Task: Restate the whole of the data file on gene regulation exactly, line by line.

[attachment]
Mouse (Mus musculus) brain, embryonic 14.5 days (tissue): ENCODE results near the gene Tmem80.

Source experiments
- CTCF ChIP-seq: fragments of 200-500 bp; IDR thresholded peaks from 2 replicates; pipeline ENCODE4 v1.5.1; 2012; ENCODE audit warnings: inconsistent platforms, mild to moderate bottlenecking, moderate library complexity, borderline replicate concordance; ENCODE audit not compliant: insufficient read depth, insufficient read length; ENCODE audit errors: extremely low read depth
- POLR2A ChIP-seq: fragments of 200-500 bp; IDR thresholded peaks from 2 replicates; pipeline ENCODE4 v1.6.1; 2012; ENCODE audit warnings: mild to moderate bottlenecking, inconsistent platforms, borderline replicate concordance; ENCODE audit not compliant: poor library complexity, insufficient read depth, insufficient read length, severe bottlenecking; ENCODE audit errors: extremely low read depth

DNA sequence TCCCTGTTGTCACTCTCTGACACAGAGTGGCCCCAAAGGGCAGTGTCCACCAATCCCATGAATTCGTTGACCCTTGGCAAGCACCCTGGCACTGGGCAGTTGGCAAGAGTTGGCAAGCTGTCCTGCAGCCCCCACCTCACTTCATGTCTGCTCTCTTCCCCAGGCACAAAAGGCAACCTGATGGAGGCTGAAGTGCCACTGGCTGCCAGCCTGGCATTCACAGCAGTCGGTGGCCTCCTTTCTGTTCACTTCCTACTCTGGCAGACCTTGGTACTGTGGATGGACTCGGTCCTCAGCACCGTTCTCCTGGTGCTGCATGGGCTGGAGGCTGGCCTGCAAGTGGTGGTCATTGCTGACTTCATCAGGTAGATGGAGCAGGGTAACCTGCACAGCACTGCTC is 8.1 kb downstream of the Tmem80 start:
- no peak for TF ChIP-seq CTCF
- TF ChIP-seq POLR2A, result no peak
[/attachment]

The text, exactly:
Mouse (Mus musculus) brain, embryonic 14.5 days (tissue): ENCODE results near the gene Tmem80.

Source experiments
- CTCF ChIP-seq: fragments of 200-500 bp; IDR thresholded peaks from 2 replicates; pipeline ENCODE4 v1.5.1; 2012; ENCODE audit warnings: inconsistent platforms, mild to moderate bottlenecking, moderate library complexity, borderline replicate concordance; ENCODE audit not compliant: insufficient read depth, insufficient read length; ENCODE audit errors: extremely low read depth
- POLR2A ChIP-seq: fragments of 200-500 bp; IDR thresholded peaks from 2 replicates; pipeline ENCODE4 v1.6.1; 2012; ENCODE audit warnings: mild to moderate bottlenecking, inconsistent platforms, borderline replicate concordance; ENCODE audit not compliant: poor library complexity, insufficient read depth, insufficient read length, severe bottlenecking; ENCODE audit errors: extremely low read depth

DNA sequence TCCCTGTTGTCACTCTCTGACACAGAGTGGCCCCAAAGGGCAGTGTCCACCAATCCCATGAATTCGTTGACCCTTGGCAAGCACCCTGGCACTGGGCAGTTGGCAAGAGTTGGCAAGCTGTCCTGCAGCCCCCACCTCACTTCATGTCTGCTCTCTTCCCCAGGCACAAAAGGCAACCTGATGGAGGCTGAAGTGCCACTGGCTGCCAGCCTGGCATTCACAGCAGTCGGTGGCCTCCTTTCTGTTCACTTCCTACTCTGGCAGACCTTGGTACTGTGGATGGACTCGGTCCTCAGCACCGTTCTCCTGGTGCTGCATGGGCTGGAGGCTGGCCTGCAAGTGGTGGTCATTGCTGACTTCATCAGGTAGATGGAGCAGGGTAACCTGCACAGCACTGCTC is 8.1 kb downstream of the Tmem80 start:
- no peak for TF ChIP-seq CTCF
- TF ChIP-seq POLR2A, result no peak